The efficacy of raltegravir was assessed in two randomized, double-blind, placebo-controlled trials (BENCHMRK 1 and BENCHMRK 2). These trials enrolled antiretroviral treatment-experienced adult patients (aged >=16 years) with HIV-1 infection resistant to one or more drugs in each of three classes of antiretroviral therapies (nucleoside reverse transcriptase inhibitors [NRTIs], nonnucleoside reverse transcriptase inhibitors [NNRTIs], or protease inhibitors [PIs]). Patients were randomized to receive raltegravir 400 mg twice daily plus optimized background therapy (OBT) or placebo plus OBT. After 24 weeks of treatment, 75.5% of patients who received raltegravir plus OBT demonstrated HIV-1 RNA less than 400 copies/mL versus 39.3% of patients treated with placebo plus OBT. Additionally, 62.6% of the raltegravir-treated patients demonstrated HIV-1 RNA less than 50 copies/mL versus 33.3% of patients who received placebo plus OBT. Patients treated with raltegravir plus OBT demonstrated a mean change from baseline in plasma HIV-1 RNA of -1.85 log10 copies/mL versus -0.84 log10 copies/mL in patients treated with placebo plus OBT. Raltegravir-treated patients demonstrated a mean increase from baseline in CD4+ cell counts of 89 cells/mm3 versus 35 cells/mm3 among patients treated with placebo plus OBT.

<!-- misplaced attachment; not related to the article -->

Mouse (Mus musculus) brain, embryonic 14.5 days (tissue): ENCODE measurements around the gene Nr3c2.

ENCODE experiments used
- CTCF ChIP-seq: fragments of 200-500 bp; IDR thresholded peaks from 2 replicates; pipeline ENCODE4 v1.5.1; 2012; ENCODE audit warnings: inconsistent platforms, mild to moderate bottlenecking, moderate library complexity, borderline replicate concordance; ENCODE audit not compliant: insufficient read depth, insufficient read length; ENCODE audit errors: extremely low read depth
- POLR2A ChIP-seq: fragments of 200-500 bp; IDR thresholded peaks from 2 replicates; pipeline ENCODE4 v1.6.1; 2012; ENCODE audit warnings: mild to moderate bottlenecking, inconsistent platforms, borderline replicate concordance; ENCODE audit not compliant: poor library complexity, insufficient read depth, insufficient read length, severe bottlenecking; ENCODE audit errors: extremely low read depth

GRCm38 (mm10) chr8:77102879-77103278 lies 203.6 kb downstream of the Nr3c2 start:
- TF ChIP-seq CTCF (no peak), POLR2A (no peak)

Pharmacology and Pharmacokinetics7-9: Raltegravir is an HIV integrase strand transfer inhibitor. By inhibiting the catalytic activity of this enzyme, raltegravir prevents the covalent integration of unintegrated linear HIV-1 DNA into the host cell genome, thus preventing the formation of the HIV-1 provirus and propagation of the viral infection. Raltegravir does not significantly inhibit human phosphoryltransferases including DNA polymerases alpha, beta, and gamma. Additive to synergistic antiretroviral activity was observed when certain HIV-infected human cell lines were incubated with raltegravir in combination with NNRTIs, NRTIs, PIs, or the entry inhibitor enfuvirtide. The mutations observed in the HIV-1 integrase coding sequence that contribute to raltegravir resistance (evolved either in cell culture or in subjects treated with raltegravir) generally include an amino acid substitution at either Q148 (changed to H, K, or R) or N155 (changed to H), plus one or more additional substitutions (i.e., L74M/R, E92Q, T97A, E138A/K, G140A/S, V151I, G163R, H183P, Y226D/F/H, S230R, and D232N). Amino acid substitution at Y143C/H/R is another pathway to raltegravir resistance.

Raltegravir is readily absorbed upon oral administration, producing peak plasma levels within three hours. The absolute bioavailability of raltegravir has not been determined, but absorption appears to be increased when taken with food. Raltegravir is approximately 83% bound to human plasma protein. The major pathway of raltegravir metabolism is glucuronidation mediated by the UGT1A1 isoform of the enzyme. The parent drug is the primary circulating drug entity (70%), while the glucuronide accounts for the minor circulating species. The apparent terminal half-life is approximately nine hours, with a shorter alpha-phase half-life (~1 hour) accounting for much of the AUC. Approximately 51% and 32% of the oral dose is excreted in feces and urine, respectively. In feces, only raltegravir is present, most of which is likely derived from hydrolysis of raltegravir-glucuronide excreted in bile. Both raltegravir and its glucuronide are excreted in urine, accounting for approximately 9% and 23% of the dose, respectively. The effect of severe hepatic impairment on the pharmacokinetics of raltegravir has not been studied.